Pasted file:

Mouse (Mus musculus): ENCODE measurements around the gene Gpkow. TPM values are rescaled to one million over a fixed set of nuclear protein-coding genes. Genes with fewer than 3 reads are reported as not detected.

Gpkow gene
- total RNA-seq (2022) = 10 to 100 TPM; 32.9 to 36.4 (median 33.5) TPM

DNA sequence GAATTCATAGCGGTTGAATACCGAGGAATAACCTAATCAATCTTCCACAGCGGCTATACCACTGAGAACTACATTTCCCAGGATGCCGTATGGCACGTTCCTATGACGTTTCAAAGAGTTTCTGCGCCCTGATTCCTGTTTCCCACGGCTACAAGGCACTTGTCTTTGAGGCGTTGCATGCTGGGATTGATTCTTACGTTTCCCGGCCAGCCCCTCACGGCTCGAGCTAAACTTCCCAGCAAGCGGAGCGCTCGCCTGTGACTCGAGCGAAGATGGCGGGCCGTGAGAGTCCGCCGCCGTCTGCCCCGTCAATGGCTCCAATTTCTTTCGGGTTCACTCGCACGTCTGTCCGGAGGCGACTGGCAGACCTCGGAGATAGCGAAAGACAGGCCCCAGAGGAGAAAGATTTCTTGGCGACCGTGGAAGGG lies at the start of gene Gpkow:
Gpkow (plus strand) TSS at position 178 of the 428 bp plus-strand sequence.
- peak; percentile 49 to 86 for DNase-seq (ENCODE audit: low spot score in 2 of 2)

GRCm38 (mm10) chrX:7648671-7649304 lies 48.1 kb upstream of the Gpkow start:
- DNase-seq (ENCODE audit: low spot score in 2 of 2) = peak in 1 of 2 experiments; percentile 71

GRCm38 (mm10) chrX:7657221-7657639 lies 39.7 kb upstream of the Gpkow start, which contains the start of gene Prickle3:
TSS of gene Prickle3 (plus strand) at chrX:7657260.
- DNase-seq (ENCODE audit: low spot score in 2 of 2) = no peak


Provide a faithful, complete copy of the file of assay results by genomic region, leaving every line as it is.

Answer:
Mouse (Mus musculus): ENCODE measurements around the gene Gpkow. TPM values are rescaled to one million over a fixed set of nuclear protein-coding genes. Genes with fewer than 3 reads are reported as not detected.

Gpkow gene
- total RNA-seq (2022) = 10 to 100 TPM; 32.9 to 36.4 (median 33.5) TPM

DNA sequence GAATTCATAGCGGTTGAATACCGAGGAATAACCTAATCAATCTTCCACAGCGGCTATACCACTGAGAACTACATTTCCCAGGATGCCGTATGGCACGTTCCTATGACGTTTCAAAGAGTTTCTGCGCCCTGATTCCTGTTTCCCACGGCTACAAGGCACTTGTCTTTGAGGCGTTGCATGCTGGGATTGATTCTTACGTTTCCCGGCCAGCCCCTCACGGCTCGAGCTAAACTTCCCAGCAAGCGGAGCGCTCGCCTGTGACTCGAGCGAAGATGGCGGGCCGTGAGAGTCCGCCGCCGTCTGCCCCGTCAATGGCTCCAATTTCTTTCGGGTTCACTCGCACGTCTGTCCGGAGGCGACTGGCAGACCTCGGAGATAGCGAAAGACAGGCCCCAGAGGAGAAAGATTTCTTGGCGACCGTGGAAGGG lies at the start of gene Gpkow:
Gpkow (plus strand) TSS at position 178 of the 428 bp plus-strand sequence.
- peak; percentile 49 to 86 for DNase-seq (ENCODE audit: low spot score in 2 of 2)

GRCm38 (mm10) chrX:7648671-7649304 lies 48.1 kb upstream of the Gpkow start:
- DNase-seq (ENCODE audit: low spot score in 2 of 2) = peak in 1 of 2 experiments; percentile 71

GRCm38 (mm10) chrX:7657221-7657639 lies 39.7 kb upstream of the Gpkow start, which contains the start of gene Prickle3:
TSS of gene Prickle3 (plus strand) at chrX:7657260.
- DNase-seq (ENCODE audit: low spot score in 2 of 2) = no peak